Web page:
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Jamerson Allen is a Principal in the San Francisco, California, office of Jackson Lewis P.C. and is a contributor to the Disability, Leave & Health Management Blog. He regularly represents and advises clients in a wide variety of employment matters. He is a Co-Chair of the firm's Title III ADA Public Accommodations and California Compliance Teams.

Learn more about Mr. Allen on the Jackson Lewis website.

Effective January 1, 2018, California will be the next jurisdiction to implement statewide “ban the box” legislation.  On October 14, 2017, Governor Jerry Brown signed into law Assembly Bill 1008, which prohibits pre-offer inquiries regarding applicants’ conviction histories and regulates employers in their decisions to deny employment to an applicant based on his/her conviction history. 

California may be the next jurisdiction to implement statewide “ban the box” legislation. Assembly Bill 1008 made its way from the Assembly through the Senate, and now awaits action from Governor Jerry Brown.

Prohibition Against Pre-Offer Inquiries Regarding Applicants’ Conviction History

The bill would make it unlawful under California’s Fair Employment and Housing Act (“FEHA”)

Both California and the City of Los Angeles have enacted regulations effective July 1, 2017 governing employer use of applicant and employee criminal history in making employment decisions. Below we summarize these upcoming changes as well as the City of San Francisco’s ordinance already in effect.

New California Regulations

The California Fair Employment and Housing

New California regulations declaring that “[e]mployers have an affirmative duty to create a workplace environment that is free from employment practices prohibited by” the California Fair Employment and Housing Act and that “[e]mployers have an affirmative duty to take reasonable steps to prevent and promptly correct discriminatory and harassing conduct” will go into effect on April 1, 2016.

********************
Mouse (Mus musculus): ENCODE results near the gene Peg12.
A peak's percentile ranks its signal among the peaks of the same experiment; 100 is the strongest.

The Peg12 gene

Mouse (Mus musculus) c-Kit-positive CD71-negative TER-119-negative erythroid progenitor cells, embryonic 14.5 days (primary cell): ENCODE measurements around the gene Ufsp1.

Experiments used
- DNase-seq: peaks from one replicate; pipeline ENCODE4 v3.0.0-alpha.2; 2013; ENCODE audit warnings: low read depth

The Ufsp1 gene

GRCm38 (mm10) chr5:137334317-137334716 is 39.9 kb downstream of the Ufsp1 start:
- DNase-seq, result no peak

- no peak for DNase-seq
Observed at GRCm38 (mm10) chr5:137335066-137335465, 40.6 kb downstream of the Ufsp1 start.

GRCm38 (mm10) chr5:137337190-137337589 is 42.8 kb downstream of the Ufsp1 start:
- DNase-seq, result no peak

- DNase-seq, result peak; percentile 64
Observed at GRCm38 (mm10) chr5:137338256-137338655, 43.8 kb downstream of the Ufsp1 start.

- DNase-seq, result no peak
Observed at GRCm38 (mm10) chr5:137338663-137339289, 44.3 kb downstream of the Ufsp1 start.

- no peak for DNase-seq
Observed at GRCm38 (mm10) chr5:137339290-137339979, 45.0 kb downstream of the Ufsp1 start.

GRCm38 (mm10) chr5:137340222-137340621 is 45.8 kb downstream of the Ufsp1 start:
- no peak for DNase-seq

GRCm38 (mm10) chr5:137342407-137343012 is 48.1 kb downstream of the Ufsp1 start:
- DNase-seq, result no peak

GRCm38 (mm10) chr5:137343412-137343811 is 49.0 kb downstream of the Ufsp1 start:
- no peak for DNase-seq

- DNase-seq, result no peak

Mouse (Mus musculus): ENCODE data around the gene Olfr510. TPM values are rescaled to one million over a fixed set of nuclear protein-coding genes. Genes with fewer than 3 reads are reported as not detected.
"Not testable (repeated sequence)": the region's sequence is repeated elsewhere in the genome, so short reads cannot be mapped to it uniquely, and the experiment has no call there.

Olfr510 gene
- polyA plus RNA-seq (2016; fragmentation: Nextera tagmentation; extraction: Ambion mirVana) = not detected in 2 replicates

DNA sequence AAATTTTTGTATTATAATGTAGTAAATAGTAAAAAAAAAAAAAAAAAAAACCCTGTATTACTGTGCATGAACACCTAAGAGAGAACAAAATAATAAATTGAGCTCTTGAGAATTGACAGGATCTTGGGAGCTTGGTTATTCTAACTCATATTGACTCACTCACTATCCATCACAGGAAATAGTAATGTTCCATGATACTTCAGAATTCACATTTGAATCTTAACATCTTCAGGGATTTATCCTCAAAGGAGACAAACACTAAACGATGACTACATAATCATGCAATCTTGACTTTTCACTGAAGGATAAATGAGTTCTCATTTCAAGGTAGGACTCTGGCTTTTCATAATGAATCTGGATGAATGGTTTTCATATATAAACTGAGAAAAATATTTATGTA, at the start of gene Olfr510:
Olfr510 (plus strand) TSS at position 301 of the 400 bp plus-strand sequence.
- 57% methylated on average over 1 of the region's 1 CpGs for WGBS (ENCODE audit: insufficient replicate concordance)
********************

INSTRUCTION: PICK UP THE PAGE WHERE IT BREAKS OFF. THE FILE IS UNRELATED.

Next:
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Effective January 1, 2016, California employers face a Labor Commissioner with significantly enhanced authority to enforce judgments for unpaid wages under California’s Fair Day’s Pay Act.

The new law seeks to prevent “wage theft” by authorizing the Labor Commissioner to issue stop work orders against employers (and successor employers) who have judgments against them for nonpayment of wages, to issue levies against employers’ bank accounts and accounts receivable, and to place liens against employers’ real and personal property.

The law also imposes criminal and personal liability against certain individuals acting on behalf of an employer, including owners, officers, directors, or managing agents, for various Labor Code violations. The law’s key provisions are highlighted below.